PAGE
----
Skip to main content

NAMB Call to Action: Are you willing to originate for nothing?

NationalMortgageProfessional.com
May 12, 2010

Today, the United States Senate will vote on an amendment offered by Sens. Jeff Merkley (D-OR) and Amy Klobuchar (D-MN) to S. 3217, the “Restoring American Financial Stability Act of 2010,” that, if passed, will put the mortgage broker out of business. Participation in this National Association of Mortgage Brokers Call to Action is strongly urged. The bill would prohibit the total amount of direct and indirect compensation paid to mortgage originators from varying based on the terms of a loan, and places a cap on income. This amendment takes consumer choice away by requiring the consumer to pick whether they pay closing costs including a mortgage originator’s fee ALL in cash at the closing table or ALL compensation in the rate of the loan. This amendment is an unwarranted attack on small business mortgage professionals, removes consumer choice and should be defeated. NAMB is meeting with senators and Senate staff to prevent legislative language, like this amendment, from disparately treating different origination channels and picking winners and losers. NAMB requests that you participate in protecting your industry by immediately sending the text of the letter below to your Senator, urging them to oppose this amendment. A vote will take place Wednesday on the Senate floor. ►For a copy of the bill, click here. ►For your senator’s contact information, click here. For more information, visit www.namb.org. Dear Senator ______, I write to you today as a small business mortgage professional, and member of the National Association of Mortgage Brokers (NAMB), regarding an amendment (SA. 3962) offered by Senators Merkley (D-OR) and Klobuchar (D-MN) to S. 3217, the “Restoring American Financial Stability Act of 2010.” I have serious concerns with the amendment and fear it will harm small business and consumers nationwide. For the reasons below, I strongly urge you to oppose this, and any other amendment, that would treat origination channels differently, picking winners and losers in the mortgage industry. I believe the amendment will severely limit a consumer’s choice of how best to pay for their home by removing a choice of paying closing costs in the interest rate. It will also restrict me from legitimately and legally compensating my employees. Furthermore, the Federal Reserve Board issued proposed amendments to Regulation Z to prohibit steering late last year which was subject to notice and comments and addresses many of the issues contained in this amendment but in a comprehensive manner. That rule is in the final rulemaking stages. Congress should allow the Federal Reserve Board to continue reviewing comments and developing a final rule that will deter incentivized fees and steering consumers, while preserving mortgage originators’ ability to receive compensation without creating an unlevel playing field between competitors. I have been witness to great hardship as a small business because of the economic decline and its effect on the industry. Small businesses, the cornerstone of American economic prosperity, should not be penalized for helping consumers. The amendment will not only put small business at a disadvantage to larger lenders, but will inevitably force me to close my doors. Less competition in the mortgage industry will drive up costs and remove affordable options for consumers. In particular, low income, minority and rural community borrowers will be hurt the most because this amendment will remove competition from the marketplace. I urge you to oppose Senators Merkley and Klobuchar’s amendment that will limit mortgage originator’s ability to serve consumers by decreasing market competition and increasing costs. Small business mortgage professionals like me will be forced to close their doors should this amendment be included in the financial regulatory reform bill. Thank you for your time and consideration on this issue. Sincerely, [Your Name]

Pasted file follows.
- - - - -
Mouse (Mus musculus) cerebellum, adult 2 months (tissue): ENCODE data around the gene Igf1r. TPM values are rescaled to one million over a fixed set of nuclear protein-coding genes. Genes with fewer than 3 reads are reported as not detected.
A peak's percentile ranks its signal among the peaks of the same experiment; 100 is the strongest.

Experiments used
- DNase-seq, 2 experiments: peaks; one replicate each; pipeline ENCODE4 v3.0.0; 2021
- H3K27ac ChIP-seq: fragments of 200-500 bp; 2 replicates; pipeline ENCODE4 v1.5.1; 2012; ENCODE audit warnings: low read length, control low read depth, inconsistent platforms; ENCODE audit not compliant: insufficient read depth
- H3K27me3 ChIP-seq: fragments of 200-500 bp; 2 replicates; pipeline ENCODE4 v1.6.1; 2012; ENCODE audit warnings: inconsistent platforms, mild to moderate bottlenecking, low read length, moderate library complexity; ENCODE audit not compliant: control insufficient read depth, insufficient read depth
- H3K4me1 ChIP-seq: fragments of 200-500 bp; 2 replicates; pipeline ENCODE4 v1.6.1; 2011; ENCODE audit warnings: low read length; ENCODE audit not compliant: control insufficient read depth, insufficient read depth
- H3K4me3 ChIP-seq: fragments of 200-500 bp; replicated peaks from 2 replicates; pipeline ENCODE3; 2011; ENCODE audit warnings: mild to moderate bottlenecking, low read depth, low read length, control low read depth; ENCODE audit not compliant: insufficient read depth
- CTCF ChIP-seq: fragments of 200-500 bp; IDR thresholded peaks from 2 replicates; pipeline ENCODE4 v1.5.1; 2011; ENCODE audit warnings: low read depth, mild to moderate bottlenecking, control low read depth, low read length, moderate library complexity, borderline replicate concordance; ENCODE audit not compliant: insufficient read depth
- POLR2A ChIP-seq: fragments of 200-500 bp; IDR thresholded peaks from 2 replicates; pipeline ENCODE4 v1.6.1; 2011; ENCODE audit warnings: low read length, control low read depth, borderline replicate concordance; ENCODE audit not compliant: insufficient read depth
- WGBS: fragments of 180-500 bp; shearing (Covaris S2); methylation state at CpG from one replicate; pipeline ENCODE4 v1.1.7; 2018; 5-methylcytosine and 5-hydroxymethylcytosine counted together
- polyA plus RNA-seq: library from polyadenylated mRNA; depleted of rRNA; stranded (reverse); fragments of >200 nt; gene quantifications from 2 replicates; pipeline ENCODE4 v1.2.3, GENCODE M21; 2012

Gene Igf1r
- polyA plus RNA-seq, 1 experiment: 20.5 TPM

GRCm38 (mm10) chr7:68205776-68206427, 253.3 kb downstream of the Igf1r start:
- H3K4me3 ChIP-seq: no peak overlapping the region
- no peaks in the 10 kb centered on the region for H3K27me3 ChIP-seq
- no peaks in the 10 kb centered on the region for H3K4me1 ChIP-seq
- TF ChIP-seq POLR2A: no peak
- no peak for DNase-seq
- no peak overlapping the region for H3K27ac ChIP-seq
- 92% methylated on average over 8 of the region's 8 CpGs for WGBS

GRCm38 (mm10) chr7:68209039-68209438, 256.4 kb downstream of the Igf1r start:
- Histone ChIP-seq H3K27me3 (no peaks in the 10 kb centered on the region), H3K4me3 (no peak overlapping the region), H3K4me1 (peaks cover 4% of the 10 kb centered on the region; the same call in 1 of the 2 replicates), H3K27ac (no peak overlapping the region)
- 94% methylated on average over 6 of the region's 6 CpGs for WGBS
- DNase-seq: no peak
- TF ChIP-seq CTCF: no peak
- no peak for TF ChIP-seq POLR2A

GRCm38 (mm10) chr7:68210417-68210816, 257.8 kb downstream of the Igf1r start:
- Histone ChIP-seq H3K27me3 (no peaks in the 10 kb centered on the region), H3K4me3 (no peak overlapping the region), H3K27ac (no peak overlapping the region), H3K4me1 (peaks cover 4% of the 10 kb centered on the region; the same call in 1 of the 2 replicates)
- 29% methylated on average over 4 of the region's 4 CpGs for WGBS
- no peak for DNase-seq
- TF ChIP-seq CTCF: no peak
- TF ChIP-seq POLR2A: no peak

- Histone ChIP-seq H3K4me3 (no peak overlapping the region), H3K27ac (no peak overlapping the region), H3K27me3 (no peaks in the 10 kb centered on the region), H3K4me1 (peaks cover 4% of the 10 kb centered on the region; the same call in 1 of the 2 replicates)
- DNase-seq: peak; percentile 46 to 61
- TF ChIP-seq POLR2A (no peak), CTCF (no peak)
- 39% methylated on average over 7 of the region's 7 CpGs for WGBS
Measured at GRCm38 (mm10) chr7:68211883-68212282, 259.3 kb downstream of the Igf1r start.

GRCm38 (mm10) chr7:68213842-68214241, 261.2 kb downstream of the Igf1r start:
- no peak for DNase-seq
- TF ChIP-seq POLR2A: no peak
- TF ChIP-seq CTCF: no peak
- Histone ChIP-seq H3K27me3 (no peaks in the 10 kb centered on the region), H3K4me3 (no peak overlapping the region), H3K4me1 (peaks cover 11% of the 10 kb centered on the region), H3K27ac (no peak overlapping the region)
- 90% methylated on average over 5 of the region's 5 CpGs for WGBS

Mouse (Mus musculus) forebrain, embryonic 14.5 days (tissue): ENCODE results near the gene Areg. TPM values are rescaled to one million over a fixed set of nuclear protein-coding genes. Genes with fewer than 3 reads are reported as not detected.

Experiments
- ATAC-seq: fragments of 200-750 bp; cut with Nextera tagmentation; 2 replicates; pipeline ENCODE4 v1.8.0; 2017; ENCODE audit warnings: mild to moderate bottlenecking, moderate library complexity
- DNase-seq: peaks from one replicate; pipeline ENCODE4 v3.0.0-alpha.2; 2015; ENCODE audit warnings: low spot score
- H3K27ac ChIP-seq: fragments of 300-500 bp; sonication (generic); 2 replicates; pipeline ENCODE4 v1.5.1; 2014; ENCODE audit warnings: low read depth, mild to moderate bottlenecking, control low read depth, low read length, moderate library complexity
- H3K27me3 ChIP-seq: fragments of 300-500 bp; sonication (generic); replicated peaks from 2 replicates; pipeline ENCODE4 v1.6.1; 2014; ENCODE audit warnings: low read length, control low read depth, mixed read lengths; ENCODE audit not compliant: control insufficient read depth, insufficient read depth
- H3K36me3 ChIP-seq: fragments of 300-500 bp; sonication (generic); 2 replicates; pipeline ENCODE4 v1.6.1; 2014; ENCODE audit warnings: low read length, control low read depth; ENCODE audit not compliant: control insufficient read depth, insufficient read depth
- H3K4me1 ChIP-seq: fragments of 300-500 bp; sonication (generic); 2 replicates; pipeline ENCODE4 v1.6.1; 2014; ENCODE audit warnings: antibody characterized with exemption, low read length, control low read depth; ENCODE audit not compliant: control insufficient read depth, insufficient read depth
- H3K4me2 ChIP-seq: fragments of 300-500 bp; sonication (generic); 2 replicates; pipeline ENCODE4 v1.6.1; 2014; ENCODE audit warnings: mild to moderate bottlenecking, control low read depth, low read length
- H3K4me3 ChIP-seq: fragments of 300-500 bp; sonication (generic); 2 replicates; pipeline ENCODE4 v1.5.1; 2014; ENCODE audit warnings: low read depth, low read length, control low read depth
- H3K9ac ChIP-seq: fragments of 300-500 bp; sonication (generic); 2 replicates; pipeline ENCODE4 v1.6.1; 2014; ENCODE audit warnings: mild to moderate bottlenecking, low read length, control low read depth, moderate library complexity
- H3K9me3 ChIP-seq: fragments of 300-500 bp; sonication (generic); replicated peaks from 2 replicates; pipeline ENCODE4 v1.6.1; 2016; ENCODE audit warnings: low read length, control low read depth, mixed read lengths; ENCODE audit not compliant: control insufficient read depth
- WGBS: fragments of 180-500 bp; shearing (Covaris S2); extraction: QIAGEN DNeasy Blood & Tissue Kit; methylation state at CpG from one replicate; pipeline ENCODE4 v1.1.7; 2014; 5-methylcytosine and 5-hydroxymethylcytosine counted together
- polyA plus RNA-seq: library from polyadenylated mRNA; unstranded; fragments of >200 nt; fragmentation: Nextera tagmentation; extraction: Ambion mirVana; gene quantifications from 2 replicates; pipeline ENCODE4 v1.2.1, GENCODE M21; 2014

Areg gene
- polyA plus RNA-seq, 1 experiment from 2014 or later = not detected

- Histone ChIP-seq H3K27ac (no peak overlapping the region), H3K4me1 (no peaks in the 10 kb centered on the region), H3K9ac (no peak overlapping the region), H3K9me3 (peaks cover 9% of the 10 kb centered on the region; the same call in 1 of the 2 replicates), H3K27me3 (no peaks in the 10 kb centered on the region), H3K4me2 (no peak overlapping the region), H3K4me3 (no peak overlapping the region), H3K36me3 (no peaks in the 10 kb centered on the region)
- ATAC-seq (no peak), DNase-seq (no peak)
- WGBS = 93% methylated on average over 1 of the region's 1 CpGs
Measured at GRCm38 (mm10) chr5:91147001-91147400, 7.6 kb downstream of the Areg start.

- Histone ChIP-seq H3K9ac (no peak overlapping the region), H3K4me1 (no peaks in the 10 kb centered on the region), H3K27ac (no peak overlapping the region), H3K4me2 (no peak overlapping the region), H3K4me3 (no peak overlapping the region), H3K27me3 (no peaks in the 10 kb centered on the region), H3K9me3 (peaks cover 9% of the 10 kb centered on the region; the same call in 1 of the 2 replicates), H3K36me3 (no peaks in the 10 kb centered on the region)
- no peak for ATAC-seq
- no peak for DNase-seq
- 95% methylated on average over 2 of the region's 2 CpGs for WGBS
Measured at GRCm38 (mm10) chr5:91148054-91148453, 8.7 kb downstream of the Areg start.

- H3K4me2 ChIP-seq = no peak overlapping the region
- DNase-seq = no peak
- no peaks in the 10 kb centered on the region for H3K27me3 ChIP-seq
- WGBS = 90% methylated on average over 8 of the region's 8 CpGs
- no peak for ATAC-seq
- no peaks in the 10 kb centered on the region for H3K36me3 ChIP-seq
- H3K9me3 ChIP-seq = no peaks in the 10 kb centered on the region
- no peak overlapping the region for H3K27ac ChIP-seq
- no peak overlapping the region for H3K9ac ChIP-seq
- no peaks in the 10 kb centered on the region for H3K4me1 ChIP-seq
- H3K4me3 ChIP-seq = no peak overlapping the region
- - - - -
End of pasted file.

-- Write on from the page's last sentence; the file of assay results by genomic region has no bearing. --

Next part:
Published
May 12, 2010
2023 Conforming Loan Limit Tops $1M For High-Cost Areas

FHFA said the baseline conforming loan limit will increase 12% next year.

Regulation and Compliance
Nov 29, 2022
FHA Extends Waivers To Its HECM Loss-Mitigation Policies 

Extension applies to senior borrowers affected by COVID-19.

Regulation and Compliance
Nov 28, 2022
N.J. Real Estate Developer, Lawyer Admit To Mortgage Fraud

Plead guilty to defrauding Fannie Mae, insurers of over $3.5 million.

Regulation and Compliance
Nov 28, 2022
Strength In Numbers

Seeking advice from the CFPB

Regulation and Compliance
Nov 21, 2022
HUD OKs Private Flood Insurance Options For Homeowners 

FHA to allow private flood insurance policies on insured single-family mortgages in special flood hazard areas.

Regulation and Compliance
Nov 21, 2022
Targeted Pricing Changes Could Be ‘Marginal’

Former U.S. housing official expects little impact from new FHFA policy

Regulation and Compliance
Nov 21, 2022